Competing Against Luck: The Story of Innovation and Customer Choice; Clayton M. Christensen, with Taddy Hall, Karen Dillon and David S. Duncan, 2016; Harper Business (Harper Collins Publishers).

 

 

 

 

 

 

 

 

 

 

 

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The checkout area with its cashier counters is normally the last stop of the shopper in a store, when carrying at least one product to buy. It is easy to neglect this location in the store by thinking that the shopper is arriving there just to pay, collect the items purchased (or hand over to delivery), and leave. But there is more that can happen in checkout beyond payment, specifically in making last minute purchases.

As the consumer spends longer time touring a (large) store on his or her shopping trip, the attraction of the checkout area to the shopper increases (in other words, the shopper more strongly desires to end the shopping trip). This phenomenon is particularly associated with shopping in food stores like supermarkets that sell also other grocery and household products. However, it could also prevail in stores for other types of products (e.g., DIY and home improvement, electrics and electronics, fashion), where the retailer displays many and varied items in a layout spread over a wide-area floor (hence any single large floor in a department store may also apply). The longer the shopping trip progresses, the shopper is likely to less engage in exploring sections in the store (supermarket) and to concentrate on buying products (i.e., the shopper will skip entire parts of the store in favour of entering those sections or aisles where he or she intends to choose products to buy). The tendency to gravitate towards checkout tends to grow in response to increased time pressure perceived by the shopper [*]. Such gravitation may be experienced, for instance, when the shopper enters an aisle from the back of the store and feels urged to exit on its other end closer to checkout rather than return to the back of the store and proceed with the shopping trip.

Yet, when the shopper arrives to a cashier counter, time may pause. Especially if one has to wait in line, this creates an opportunity to consider additional purchases.

Firstly, a shopper may choose from products placed next to the cashier counter. Stores often provide multiple options for last minute purchases at hand’s reach. These are  usually inexpensive items easy to pick-up. One may be reminded for instance that he is out of batteries or tissues and take a pack from the nearby stand. The retailer may also put products on special discount (e.g., ‘last-in-stock’ offers, chocolate gifts in advance of holidays) as shoppers access the cashiers for checkout. Then there are the ‘temptations’ shoppers could buy on impulse to spoil themselves (or their children) from a variety of small sweet or salty snacks (e.g., chocolate-coveted waffles, potato chips, chewing gums or candies of different flavours). By the time consumers get to checkout their self-control is more likely to be depleted and they are more prone to make yet another unplanned purchase.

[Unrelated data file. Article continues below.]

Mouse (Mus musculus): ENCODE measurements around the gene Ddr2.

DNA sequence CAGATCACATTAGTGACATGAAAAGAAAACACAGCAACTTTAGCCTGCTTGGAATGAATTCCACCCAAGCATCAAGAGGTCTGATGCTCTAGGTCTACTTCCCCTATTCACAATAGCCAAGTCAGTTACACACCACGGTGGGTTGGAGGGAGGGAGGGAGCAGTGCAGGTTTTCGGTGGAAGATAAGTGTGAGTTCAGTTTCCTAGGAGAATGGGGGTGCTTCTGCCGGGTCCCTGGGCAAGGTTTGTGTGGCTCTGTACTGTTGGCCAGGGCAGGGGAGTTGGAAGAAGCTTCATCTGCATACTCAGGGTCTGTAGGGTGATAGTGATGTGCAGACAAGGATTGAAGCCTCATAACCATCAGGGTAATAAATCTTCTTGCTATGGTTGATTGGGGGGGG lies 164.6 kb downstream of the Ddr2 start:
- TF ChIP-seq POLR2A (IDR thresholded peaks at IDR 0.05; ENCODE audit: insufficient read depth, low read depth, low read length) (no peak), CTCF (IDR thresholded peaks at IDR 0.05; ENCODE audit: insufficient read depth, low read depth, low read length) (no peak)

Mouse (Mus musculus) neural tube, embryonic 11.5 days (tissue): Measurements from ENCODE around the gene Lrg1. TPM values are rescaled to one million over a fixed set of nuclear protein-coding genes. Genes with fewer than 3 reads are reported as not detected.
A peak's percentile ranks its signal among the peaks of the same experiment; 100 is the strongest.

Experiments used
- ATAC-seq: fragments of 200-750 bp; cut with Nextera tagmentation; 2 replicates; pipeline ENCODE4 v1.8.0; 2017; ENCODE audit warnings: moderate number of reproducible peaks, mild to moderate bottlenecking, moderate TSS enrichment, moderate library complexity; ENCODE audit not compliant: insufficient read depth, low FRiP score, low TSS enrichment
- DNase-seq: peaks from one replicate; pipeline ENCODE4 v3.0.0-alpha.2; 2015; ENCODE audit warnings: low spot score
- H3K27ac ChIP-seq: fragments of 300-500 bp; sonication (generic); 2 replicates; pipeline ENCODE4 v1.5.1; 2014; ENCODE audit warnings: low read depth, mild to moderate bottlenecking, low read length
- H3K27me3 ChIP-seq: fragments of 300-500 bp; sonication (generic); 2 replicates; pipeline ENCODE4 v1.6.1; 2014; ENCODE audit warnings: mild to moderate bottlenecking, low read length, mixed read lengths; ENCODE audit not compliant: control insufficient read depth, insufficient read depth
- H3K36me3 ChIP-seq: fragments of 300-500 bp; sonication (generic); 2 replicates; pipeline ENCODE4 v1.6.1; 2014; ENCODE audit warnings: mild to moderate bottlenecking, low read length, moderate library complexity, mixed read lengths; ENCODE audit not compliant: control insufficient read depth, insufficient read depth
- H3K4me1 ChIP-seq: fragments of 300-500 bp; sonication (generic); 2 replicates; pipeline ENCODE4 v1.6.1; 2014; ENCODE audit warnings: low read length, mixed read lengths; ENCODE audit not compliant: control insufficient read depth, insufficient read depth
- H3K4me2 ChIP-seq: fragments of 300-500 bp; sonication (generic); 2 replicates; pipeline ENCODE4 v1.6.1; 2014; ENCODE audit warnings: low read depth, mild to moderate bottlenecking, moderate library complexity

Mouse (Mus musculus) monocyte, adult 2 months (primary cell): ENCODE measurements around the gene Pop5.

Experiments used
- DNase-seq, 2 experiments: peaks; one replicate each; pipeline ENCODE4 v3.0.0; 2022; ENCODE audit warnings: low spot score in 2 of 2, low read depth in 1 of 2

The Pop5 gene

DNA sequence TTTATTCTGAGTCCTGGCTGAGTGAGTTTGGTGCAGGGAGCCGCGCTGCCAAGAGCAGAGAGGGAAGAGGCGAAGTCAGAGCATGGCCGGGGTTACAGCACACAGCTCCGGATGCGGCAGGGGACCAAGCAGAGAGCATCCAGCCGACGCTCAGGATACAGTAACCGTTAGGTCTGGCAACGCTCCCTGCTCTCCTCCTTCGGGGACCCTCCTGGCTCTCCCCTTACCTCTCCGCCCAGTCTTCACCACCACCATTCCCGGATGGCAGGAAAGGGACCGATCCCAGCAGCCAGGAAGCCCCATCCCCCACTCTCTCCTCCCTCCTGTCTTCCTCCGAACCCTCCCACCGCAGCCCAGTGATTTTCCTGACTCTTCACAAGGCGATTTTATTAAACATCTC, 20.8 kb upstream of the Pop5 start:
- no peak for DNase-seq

But shoppers seem to make even more extensive considrations and decisions about products situated more far afield while standing in checkout. Waiting gives shoppers the chance to think again if they have forgotten anything, or maybe re-contemplate making an unplanned purchase they rejected earlier. It is not uncommon to see a shopper leaving the shopping cart in front of the counter and going to bring yet another product (if there is enough time one may go and return even twice). Shoppers may furthermore get ideas for unplanned purchases of products from end-of-aisle displays facing the checkout area — from her place in line the shopper may notice a visually appealing ‘invitation’ and make the short walk to pick-up the product and add to the cart or basket.

  • The ‘trips’ shoppers embark on from the checkout area can sometimes be quite long, deep into the aisles, and take a few minutes until they return with the sought out product. It is hard to anticipate what products shoppers may remember as late. Still, a retailer may identify products that are more essential to consumers, and are ‘fast moving’, so as to place them on shelves inside aisles and closer to the checkout area, quick and easy to access.

But the environment in supermarkets is changing, and shopping patterns that were allowed and even encouraged till now could be forced to diminish.

Supermarkets have been removing in the past few years some of their human cashier counters (in some cases about a half), replacing them with self-service cashier stations — each station includes a small counter and a computer-cashier terminal. The stations are positioned in a special checkout court usually in place where counters with human cashiers stood (thus 8 stations can be positioned, for example, instead of 4 human-staffed counters). The human cashier is now actually the customer. This method should decrease the probability of a customer having to stand in line or the number of customers waiting in line for a free self-service cashier station.